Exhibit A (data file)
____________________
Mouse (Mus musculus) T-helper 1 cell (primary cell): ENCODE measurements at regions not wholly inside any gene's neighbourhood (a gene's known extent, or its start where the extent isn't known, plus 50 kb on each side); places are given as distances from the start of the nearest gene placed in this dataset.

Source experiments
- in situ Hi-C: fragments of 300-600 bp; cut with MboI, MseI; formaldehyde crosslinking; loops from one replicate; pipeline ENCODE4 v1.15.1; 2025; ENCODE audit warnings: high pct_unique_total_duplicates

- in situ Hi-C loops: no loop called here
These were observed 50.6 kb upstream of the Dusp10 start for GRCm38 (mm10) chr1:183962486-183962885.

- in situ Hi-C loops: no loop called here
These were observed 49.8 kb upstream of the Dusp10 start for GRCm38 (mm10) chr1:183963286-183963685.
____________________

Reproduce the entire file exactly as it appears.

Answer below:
Mouse (Mus musculus) T-helper 1 cell (primary cell): ENCODE measurements at regions not wholly inside any gene's neighbourhood (a gene's known extent, or its start where the extent isn't known, plus 50 kb on each side); places are given as distances from the start of the nearest gene placed in this dataset.

Source experiments
- in situ Hi-C: fragments of 300-600 bp; cut with MboI, MseI; formaldehyde crosslinking; loops from one replicate; pipeline ENCODE4 v1.15.1; 2025; ENCODE audit warnings: high pct_unique_total_duplicates

- in situ Hi-C loops: no loop called here
These were observed 50.6 kb upstream of the Dusp10 start for GRCm38 (mm10) chr1:183962486-183962885.

- in situ Hi-C loops: no loop called here
These were observed 49.8 kb upstream of the Dusp10 start for GRCm38 (mm10) chr1:183963286-183963685.